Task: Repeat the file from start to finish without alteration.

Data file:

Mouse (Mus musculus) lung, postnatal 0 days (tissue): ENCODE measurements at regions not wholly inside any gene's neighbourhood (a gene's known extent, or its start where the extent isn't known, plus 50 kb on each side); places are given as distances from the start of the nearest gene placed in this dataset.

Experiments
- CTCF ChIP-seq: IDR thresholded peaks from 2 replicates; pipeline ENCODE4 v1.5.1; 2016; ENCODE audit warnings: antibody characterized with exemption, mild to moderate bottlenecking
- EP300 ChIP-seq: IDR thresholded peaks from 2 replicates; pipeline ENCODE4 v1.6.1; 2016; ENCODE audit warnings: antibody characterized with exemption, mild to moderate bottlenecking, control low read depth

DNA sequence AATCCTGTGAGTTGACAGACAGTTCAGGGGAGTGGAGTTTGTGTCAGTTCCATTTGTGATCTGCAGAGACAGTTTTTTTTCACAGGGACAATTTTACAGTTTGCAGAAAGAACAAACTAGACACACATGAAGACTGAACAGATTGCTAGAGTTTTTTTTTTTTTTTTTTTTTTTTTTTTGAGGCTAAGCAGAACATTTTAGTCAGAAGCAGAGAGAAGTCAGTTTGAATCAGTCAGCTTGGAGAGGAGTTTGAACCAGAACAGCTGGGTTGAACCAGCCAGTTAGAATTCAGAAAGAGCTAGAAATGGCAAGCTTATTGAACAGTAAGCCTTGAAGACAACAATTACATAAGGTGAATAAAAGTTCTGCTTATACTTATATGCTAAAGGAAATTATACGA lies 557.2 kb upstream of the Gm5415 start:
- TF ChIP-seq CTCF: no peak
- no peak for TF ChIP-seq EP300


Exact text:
Mouse (Mus musculus) lung, postnatal 0 days (tissue): ENCODE measurements at regions not wholly inside any gene's neighbourhood (a gene's known extent, or its start where the extent isn't known, plus 50 kb on each side); places are given as distances from the start of the nearest gene placed in this dataset.

Experiments
- CTCF ChIP-seq: IDR thresholded peaks from 2 replicates; pipeline ENCODE4 v1.5.1; 2016; ENCODE audit warnings: antibody characterized with exemption, mild to moderate bottlenecking
- EP300 ChIP-seq: IDR thresholded peaks from 2 replicates; pipeline ENCODE4 v1.6.1; 2016; ENCODE audit warnings: antibody characterized with exemption, mild to moderate bottlenecking, control low read depth

DNA sequence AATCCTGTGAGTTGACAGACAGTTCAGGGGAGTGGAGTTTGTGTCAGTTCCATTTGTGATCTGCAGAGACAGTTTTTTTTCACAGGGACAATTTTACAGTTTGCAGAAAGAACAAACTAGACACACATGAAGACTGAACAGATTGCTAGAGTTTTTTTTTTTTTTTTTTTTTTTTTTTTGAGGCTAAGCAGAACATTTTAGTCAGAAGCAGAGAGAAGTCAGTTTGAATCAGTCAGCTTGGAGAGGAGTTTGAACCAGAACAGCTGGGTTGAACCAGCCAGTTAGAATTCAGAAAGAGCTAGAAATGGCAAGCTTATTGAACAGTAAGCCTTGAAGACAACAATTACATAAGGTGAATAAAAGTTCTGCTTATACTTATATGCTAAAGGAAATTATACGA lies 557.2 kb upstream of the Gm5415 start:
- TF ChIP-seq CTCF: no peak
- no peak for TF ChIP-seq EP300